One of the search terms that brought someone to this blog was “What rate DLA will I be entitled to with COPD?), so I thought I’d try to address the question. Then I realised it was well nigh impossible without sweeping generalisations – ah well… Note: I am not an expert!

First of all, benefit rates:-

Incapacity Benefit (IB) (for as long as it remains!), has a long-term rate, I believe, of £84.50 per week (others rates are lower, short-term, for example, is £63.75), payable weekly, with supplements payable based on previous National Insurance contributions. It’s an earnings-related benefit, despite what the Daily Mail likes to scream, you have to have worked, and then become to ill to continue, to qualify – it’s not free money handed out to all and sundry on demand. The website below clarifies the eligibility situation.

Disability Living Allowance (DLA) is rather more complex, but the rates are as follows; it’s paid every 4 weeks:-

Mobility Component

Lower rate £17.75 per week

Higher Rate £46.75 per week

You need to qualify for the higher rate to be eligible for a Motability vehicle.

Care component

Lowest rate £17.75 per week

Middle rate £44.85 per week

Highest rate £67.00 per week

How do these benefits apply to COPD (Chronic Obstructive Pulmonary Disease)? It depend very much on how ill you are. I have COPD and some people get less than me; conversely, some get more, and it’s not unfair to say that it’s a bit of a lottery. A good place to start is this website, which deals with financial support for disabled people. That’s where I got the rates info.

Your IB claim is based on a points system – check out this website for details. You can also download the information as PDF document – see foot of that page.

If you have become unfit for work, then once your Statutory Sick pay runs out, you should transfer to Incapacity Benefit, after completing a form which, to put it bluntly, is a minefield – get help from a benefits expert if you are at all unsure. Officially, there may also be a medical examination – given the current demonisation of IB claimants, I think you can guarantee being summoned for one.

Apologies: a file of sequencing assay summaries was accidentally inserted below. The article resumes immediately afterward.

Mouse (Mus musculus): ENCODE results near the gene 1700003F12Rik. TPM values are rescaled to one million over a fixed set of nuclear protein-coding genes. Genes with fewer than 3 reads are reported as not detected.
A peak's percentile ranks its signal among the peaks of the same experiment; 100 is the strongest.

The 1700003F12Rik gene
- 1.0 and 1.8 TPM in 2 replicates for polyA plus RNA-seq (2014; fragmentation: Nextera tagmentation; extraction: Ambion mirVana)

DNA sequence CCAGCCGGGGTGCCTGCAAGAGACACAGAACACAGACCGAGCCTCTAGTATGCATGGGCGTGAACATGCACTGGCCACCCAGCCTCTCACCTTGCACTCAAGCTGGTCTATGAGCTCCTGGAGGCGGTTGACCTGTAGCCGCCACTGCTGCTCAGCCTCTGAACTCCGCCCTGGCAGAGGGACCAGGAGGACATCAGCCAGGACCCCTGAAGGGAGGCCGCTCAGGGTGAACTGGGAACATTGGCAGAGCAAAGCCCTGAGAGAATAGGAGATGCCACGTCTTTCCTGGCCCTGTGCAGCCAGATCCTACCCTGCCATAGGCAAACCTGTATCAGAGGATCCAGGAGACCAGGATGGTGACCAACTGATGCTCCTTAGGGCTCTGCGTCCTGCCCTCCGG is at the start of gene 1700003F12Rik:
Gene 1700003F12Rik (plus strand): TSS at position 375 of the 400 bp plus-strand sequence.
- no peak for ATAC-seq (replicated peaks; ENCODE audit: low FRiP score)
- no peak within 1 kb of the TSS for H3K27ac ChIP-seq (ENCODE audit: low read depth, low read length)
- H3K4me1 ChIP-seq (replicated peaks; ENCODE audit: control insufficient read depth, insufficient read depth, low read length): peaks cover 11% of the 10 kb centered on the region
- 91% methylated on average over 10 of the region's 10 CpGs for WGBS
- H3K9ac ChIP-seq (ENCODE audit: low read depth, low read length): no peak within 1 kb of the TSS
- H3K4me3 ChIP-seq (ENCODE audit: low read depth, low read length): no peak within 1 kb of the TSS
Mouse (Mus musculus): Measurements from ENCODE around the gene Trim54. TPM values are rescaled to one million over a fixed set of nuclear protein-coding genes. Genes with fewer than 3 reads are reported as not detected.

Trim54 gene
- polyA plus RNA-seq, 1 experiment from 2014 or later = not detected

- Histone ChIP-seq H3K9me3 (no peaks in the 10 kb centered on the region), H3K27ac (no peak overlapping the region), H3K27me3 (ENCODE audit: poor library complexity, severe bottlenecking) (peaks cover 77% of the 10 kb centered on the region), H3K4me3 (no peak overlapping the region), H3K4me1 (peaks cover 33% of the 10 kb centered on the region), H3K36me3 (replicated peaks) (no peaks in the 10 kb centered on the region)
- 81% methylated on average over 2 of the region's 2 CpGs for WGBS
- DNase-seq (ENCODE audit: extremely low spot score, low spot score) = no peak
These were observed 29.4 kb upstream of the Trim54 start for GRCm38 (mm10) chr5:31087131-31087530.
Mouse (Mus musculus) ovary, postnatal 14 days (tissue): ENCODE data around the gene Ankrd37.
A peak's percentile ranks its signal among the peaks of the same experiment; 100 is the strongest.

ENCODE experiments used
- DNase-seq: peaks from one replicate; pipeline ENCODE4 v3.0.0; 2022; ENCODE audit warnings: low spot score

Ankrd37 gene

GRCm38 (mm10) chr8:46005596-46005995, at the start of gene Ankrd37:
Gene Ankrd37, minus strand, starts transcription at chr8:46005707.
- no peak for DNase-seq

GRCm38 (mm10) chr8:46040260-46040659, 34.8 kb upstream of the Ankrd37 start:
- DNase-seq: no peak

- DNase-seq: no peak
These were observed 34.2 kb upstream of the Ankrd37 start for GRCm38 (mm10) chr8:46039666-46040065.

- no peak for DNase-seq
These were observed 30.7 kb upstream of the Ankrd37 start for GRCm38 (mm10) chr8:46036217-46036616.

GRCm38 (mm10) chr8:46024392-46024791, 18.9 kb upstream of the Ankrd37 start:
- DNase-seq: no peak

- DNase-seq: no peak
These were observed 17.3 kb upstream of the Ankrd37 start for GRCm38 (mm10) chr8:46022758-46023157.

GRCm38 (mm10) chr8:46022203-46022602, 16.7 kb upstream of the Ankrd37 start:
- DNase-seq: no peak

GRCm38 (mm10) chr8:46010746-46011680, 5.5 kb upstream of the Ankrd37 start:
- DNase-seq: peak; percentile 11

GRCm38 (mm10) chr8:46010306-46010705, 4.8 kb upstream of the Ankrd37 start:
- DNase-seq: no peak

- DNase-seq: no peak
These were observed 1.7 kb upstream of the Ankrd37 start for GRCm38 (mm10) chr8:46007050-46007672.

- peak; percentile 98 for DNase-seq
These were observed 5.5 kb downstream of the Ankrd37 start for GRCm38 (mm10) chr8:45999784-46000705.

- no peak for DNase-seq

My advice would be to insist on being examined at home – the reasons you give depend on your personal situation – because how you live (how well you cope day-to-day), is central to your disability. Turning up at some hired-by-the-day office, to be confronted by a person who has no idea of who you are, and how well you cope, can be extremely counter-productive (and, of course, you’ve no idea how well qualified the private-enterprise doctor is to assess you – he may be so rubbish he’s unemployable in the real world, or some old, retired, doc working for pocket money; there are many reasons why these people work for DWP contractors, instead of themselves or the NHS, and being the best doctor in the world certainly isn’t one of them!). So, get them on your home turf, and make them see how badly you are affected on a day-to-day basis.

That applies to DLA as well – I had my DLA examination at home in 1986, I never even considered not doing so (I’m affected by several other factors as well, not least the damage done by being struck by lightning in 1983), and it was so rigorous I spent the next three days in bed. Had I driven to a venue for my examination, it’s extremely unlikely I would have been able to drive home again. That’s something you need to bear in mind, as is the fact that you have the right to decline to perform any action that you believe will be harmful to you.

If the IB form is a pain, you won’t like the DLA form – it’s huge. The main problem with DLA is that you can’t apply for a specific component, like mobility, you have to submit a blanket application and wait to see what you get, and how long you get it for. I get the impression that awards “indefinitely”, like mine, are scarce these days, and many people have to reapply every couple of years – this will make it almost impossible to obtain a Motability vehicle (on benefit, it’s pretty much the only way to afford a car, and for many disabilities, a car is essential; I’d be completely housebound without mine, as I can’t use public transport or taxis – long story). You need the higher mobility rate for at least three years to qualify for Motability.